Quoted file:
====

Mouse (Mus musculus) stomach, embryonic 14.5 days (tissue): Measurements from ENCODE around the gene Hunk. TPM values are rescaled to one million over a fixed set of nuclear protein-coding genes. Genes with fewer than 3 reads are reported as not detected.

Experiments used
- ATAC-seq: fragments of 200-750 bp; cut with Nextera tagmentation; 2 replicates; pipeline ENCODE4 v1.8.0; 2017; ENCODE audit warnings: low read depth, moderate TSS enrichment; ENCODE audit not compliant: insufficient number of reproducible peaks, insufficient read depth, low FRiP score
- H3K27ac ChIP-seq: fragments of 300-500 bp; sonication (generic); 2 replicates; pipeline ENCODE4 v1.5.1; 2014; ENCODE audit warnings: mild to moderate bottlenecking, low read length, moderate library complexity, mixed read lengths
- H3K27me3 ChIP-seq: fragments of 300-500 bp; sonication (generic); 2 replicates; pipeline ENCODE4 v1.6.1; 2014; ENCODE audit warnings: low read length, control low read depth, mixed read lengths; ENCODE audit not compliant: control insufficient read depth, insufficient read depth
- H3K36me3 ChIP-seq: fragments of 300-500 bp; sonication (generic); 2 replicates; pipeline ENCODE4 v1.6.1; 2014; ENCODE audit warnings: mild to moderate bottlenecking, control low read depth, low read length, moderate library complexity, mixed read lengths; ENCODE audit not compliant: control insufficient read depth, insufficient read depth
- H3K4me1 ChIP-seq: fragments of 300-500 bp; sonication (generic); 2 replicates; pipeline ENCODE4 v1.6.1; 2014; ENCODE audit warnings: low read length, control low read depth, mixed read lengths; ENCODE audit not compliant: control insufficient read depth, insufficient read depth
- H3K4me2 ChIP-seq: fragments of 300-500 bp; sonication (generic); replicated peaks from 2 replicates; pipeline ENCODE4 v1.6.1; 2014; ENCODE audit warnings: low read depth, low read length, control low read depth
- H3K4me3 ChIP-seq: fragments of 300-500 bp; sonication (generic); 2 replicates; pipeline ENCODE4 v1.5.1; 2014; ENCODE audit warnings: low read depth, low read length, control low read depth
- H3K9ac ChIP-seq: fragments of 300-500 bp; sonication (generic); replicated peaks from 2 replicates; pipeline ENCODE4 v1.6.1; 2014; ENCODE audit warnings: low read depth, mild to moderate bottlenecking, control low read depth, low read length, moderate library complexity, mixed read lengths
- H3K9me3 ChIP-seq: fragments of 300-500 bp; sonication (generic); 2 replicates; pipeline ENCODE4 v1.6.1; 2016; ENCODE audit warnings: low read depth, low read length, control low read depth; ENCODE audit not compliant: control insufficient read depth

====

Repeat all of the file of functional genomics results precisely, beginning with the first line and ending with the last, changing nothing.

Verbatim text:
Mouse (Mus musculus) stomach, embryonic 14.5 days (tissue): Measurements from ENCODE around the gene Hunk. TPM values are rescaled to one million over a fixed set of nuclear protein-coding genes. Genes with fewer than 3 reads are reported as not detected.

Experiments used
- ATAC-seq: fragments of 200-750 bp; cut with Nextera tagmentation; 2 replicates; pipeline ENCODE4 v1.8.0; 2017; ENCODE audit warnings: low read depth, moderate TSS enrichment; ENCODE audit not compliant: insufficient number of reproducible peaks, insufficient read depth, low FRiP score
- H3K27ac ChIP-seq: fragments of 300-500 bp; sonication (generic); 2 replicates; pipeline ENCODE4 v1.5.1; 2014; ENCODE audit warnings: mild to moderate bottlenecking, low read length, moderate library complexity, mixed read lengths
- H3K27me3 ChIP-seq: fragments of 300-500 bp; sonication (generic); 2 replicates; pipeline ENCODE4 v1.6.1; 2014; ENCODE audit warnings: low read length, control low read depth, mixed read lengths; ENCODE audit not compliant: control insufficient read depth, insufficient read depth
- H3K36me3 ChIP-seq: fragments of 300-500 bp; sonication (generic); 2 replicates; pipeline ENCODE4 v1.6.1; 2014; ENCODE audit warnings: mild to moderate bottlenecking, control low read depth, low read length, moderate library complexity, mixed read lengths; ENCODE audit not compliant: control insufficient read depth, insufficient read depth
- H3K4me1 ChIP-seq: fragments of 300-500 bp; sonication (generic); 2 replicates; pipeline ENCODE4 v1.6.1; 2014; ENCODE audit warnings: low read length, control low read depth, mixed read lengths; ENCODE audit not compliant: control insufficient read depth, insufficient read depth
- H3K4me2 ChIP-seq: fragments of 300-500 bp; sonication (generic); replicated peaks from 2 replicates; pipeline ENCODE4 v1.6.1; 2014; ENCODE audit warnings: low read depth, low read length, control low read depth
- H3K4me3 ChIP-seq: fragments of 300-500 bp; sonication (generic); 2 replicates; pipeline ENCODE4 v1.5.1; 2014; ENCODE audit warnings: low read depth, low read length, control low read depth
- H3K9ac ChIP-seq: fragments of 300-500 bp; sonication (generic); replicated peaks from 2 replicates; pipeline ENCODE4 v1.6.1; 2014; ENCODE audit warnings: low read depth, mild to moderate bottlenecking, control low read depth, low read length, moderate library complexity, mixed read lengths
- H3K9me3 ChIP-seq: fragments of 300-500 bp; sonication (generic); 2 replicates; pipeline ENCODE4 v1.6.1; 2016; ENCODE audit warnings: low read depth, low read length, control low read depth; ENCODE audit not compliant: control insufficient read depth